The simple steps to making your garden wildlife-friendly

Tuesday, 12th June 2018, 10:40 am
Updated Tuesday, 12th June 2018, 11:24 am

As the weather becomes warmer, you may begin to see more wildlife in your garden.

However, there are certain things which can be incredibly harmful to garden wildlife - and some simple ways to encourage animals and birds to frequent your outdoor space.

You should not give garden wildlife processed food, as it provides poor nutrition and can provide serious health problems (Photo: Shutterstock)

Don'ts:

Don't leave out processed food

Firstly, one of the main dangers to wildlife is human food. You should not give garden wildlife processed food, as it offers poor nutrition and can cause serious health problems, especially for young animals which are still developing.

Foods such as cake, chips, dairy and leftover takeaway food should not be given to wildlife in your garden.

For waterfowl such as ducks, geese and swans, unhealthy high protein or carbohydrate-heavy foods, including white bread and crackers, can cause a deformity called '˜angel wing'.

Don't hang bird feeders close to windows

Bird feeders are a great way of attracting wildlife to your garden and providing them with food, but hanging them too close to a window risks birds flying into the glass.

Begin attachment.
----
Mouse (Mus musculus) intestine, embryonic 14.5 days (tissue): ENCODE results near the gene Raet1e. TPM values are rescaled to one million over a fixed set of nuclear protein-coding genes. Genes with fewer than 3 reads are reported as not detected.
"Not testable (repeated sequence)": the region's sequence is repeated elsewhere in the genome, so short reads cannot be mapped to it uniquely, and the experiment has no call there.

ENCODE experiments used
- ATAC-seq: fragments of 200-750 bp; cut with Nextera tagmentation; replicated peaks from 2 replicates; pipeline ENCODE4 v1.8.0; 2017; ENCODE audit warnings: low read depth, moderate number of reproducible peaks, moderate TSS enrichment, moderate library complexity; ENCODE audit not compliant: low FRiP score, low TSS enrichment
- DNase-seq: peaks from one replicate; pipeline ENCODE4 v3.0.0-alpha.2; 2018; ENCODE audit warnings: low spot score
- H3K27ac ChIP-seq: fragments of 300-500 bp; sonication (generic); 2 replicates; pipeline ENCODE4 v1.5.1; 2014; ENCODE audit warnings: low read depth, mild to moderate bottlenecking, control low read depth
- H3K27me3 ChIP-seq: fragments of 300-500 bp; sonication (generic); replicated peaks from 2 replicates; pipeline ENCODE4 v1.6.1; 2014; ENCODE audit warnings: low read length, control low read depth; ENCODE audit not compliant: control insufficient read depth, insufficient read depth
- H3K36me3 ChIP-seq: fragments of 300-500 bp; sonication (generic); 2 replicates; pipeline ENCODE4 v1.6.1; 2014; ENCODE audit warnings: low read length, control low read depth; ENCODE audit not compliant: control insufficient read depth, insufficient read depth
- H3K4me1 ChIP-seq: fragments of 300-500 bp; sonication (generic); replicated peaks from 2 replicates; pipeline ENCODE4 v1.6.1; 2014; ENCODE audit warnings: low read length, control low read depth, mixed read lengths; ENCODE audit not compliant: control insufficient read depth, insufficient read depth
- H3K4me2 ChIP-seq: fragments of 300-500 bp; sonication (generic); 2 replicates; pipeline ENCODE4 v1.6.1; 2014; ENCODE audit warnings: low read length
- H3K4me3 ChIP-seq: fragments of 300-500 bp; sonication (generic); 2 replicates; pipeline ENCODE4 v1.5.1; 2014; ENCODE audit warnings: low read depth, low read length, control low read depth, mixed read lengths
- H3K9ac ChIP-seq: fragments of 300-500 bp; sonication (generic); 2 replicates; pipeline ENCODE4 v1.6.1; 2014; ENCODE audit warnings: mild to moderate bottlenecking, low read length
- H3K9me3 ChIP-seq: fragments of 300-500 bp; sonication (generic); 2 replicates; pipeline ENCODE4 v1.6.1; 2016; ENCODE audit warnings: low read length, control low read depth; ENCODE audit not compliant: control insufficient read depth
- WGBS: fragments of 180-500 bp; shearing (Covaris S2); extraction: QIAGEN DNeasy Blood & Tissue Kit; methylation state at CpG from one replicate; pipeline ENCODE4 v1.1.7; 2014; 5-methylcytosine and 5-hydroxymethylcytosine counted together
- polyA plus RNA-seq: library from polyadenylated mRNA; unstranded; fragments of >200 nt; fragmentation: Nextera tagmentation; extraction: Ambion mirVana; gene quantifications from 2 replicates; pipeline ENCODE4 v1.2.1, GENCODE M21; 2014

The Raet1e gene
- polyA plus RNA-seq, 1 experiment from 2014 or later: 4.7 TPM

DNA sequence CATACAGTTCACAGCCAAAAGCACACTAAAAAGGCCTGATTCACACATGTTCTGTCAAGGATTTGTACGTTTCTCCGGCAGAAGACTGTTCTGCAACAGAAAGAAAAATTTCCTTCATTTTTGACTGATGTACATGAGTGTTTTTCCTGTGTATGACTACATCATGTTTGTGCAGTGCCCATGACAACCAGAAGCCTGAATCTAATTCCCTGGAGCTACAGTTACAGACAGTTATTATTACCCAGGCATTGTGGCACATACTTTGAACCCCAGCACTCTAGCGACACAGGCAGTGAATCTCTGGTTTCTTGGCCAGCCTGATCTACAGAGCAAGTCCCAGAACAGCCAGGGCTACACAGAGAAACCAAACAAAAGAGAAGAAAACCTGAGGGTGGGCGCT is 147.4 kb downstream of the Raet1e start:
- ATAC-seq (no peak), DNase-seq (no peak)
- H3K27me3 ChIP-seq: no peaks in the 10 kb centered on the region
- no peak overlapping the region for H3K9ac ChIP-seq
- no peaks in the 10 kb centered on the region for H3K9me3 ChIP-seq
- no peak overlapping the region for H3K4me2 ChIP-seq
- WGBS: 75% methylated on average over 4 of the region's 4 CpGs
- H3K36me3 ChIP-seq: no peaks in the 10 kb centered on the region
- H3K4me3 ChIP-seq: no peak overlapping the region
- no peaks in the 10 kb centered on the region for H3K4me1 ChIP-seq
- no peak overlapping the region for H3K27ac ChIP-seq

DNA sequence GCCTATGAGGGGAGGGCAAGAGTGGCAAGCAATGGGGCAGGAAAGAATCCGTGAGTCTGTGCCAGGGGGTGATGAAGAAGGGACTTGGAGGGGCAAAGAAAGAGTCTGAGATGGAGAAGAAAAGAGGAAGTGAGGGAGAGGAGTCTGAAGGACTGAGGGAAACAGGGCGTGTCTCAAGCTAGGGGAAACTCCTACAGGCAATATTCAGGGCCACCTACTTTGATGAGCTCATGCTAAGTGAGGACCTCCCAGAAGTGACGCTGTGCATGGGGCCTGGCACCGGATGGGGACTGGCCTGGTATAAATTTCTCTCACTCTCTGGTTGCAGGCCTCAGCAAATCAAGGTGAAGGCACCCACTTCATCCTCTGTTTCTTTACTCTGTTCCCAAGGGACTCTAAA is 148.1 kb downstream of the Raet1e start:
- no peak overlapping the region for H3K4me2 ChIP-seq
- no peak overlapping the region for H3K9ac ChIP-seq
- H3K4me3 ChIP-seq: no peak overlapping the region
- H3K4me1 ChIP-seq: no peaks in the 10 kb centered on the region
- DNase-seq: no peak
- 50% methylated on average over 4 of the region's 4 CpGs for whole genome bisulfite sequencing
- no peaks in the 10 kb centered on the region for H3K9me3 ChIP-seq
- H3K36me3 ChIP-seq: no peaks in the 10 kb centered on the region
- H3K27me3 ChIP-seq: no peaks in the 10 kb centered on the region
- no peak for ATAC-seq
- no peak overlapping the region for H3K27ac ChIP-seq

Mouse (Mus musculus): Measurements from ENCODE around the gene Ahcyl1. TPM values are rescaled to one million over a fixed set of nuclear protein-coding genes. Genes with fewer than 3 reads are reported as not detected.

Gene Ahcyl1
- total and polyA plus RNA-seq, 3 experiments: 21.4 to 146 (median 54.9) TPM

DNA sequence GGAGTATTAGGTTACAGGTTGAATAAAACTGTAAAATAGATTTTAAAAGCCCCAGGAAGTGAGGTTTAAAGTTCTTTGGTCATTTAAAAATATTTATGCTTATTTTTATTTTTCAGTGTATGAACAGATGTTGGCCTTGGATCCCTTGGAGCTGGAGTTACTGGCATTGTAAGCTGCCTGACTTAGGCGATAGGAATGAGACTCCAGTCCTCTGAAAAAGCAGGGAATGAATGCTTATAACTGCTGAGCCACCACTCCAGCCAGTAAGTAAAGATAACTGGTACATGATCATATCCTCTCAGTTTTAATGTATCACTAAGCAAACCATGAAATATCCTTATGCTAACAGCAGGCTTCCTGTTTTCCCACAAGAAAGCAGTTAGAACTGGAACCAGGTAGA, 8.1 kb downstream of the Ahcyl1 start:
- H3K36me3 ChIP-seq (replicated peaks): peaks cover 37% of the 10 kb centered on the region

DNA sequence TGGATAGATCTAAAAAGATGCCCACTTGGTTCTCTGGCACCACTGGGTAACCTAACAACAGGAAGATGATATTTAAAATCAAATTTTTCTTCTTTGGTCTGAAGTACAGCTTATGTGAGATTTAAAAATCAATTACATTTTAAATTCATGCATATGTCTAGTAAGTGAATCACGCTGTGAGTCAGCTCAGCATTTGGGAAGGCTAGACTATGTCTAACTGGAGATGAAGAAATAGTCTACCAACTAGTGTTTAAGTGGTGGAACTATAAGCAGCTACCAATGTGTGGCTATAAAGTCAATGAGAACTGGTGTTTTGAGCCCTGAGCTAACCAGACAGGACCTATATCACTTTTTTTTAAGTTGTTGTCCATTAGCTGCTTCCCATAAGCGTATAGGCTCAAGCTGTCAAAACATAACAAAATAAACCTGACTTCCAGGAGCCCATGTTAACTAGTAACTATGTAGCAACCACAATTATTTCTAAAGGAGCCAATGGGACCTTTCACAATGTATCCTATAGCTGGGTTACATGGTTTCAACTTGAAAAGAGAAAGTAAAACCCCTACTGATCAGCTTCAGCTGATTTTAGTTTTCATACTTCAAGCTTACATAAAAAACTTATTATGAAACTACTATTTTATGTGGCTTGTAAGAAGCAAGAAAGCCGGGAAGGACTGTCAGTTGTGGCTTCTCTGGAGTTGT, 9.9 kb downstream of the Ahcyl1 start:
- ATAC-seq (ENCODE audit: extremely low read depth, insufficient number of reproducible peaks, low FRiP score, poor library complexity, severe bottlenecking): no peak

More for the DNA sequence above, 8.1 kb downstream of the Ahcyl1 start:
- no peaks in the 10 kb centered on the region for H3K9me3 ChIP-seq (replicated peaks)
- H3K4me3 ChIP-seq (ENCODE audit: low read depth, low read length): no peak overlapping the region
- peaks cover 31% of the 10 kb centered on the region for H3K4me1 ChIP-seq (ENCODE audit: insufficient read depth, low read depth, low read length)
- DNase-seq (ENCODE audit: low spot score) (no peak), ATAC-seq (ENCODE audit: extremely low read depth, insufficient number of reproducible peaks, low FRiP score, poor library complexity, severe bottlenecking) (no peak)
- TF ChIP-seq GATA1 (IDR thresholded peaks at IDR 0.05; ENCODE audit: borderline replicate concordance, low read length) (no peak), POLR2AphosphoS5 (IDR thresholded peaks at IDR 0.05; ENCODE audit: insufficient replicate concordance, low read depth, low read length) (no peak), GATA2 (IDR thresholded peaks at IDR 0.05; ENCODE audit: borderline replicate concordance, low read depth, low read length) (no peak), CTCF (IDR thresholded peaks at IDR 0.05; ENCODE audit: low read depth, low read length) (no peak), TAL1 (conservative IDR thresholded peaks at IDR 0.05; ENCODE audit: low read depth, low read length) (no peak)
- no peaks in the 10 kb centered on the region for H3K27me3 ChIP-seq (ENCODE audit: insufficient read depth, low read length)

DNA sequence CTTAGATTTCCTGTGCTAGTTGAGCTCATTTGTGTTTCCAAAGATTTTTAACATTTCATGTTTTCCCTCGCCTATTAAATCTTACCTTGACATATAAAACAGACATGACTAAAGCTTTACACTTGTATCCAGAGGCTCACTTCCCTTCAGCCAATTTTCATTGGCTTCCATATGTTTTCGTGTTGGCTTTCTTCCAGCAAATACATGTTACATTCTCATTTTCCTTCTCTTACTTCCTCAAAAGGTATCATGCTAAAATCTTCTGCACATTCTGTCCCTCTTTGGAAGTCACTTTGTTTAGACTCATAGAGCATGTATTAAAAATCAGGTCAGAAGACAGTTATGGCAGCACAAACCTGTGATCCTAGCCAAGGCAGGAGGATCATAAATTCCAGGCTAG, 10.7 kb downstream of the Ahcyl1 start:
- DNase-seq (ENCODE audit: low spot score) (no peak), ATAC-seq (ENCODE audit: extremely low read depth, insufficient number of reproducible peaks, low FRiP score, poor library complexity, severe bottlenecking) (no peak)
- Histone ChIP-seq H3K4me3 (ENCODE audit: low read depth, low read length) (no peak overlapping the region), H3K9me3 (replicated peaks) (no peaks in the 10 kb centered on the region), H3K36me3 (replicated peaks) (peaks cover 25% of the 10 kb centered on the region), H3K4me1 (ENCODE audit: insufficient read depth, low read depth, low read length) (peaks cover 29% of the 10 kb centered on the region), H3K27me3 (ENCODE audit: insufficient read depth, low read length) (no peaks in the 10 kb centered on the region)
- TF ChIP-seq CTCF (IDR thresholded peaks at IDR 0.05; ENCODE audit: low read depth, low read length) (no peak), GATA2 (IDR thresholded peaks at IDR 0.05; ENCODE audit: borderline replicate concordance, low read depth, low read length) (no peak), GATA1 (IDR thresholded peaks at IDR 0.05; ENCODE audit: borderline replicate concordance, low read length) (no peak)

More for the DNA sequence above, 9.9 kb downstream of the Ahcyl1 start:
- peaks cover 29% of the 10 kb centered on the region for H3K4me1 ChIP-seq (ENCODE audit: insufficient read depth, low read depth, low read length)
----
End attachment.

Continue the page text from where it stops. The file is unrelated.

Hang bird feeders away from windows and if possible make windows less clear by planting extra trees and bushes, to prevent birds from flying into the glass and providing extra places for them to seek refuge.

Don't leave food too close to your car or house

If you leave food for wildlife too close to your home or car, this can cause property damage such as scratches, cracks, broken windows and flat tires, due to animals fighting over the food you have left for them.

However there are also various other things you can do to attract wildlife to your garden and help to protect them.

Do's:

Do provide a safe place for wildlife

If you have any household pets such as cats and dogs, they have a natural tendency to play with smaller wildlife.

By creating a safe place in your garden where your four-legged friend cannot enter, or where it wouldn't usually go to, this allows wildlife a protected area to get used to.

Do provide water

Providing access to water instantly makes your garden more attractive to wildlife. Leave a saucer of water out or fill a birdbath year-round, but especially in the winter when water may be hard to come by.

Frogs, newts, birds, hedgehogs, bats and bees all need water to survive, so having it available at a range of heights both day and night makes a huge difference.

Leave a saucer of water out or fill a birdbath year-round (Photo: Shutterstock)

Do provide the right kind of food for your garden wildlife

Organic nuts and seeds, including sunflower seeds, corn kernels, pieces of tree nuts, buckwheat, peanuts in-shell and fresh fruit are suitable for an array of wildlife.

If you have certain animals which always make an appearance in your garden, it's worth checking what they can and cannot eat. For example, you should never give hedgehogs milk, just water.

Do look at access

Consider how wildlife can get in and out of your garden and where the route will lead them when they leave.

Add a hole in the bottom of your fence so that small creatures such as toads and hedgehogs can easily come in and out and if it's possible, you could provide easier access by replacing your fence with a suitable hedgerow.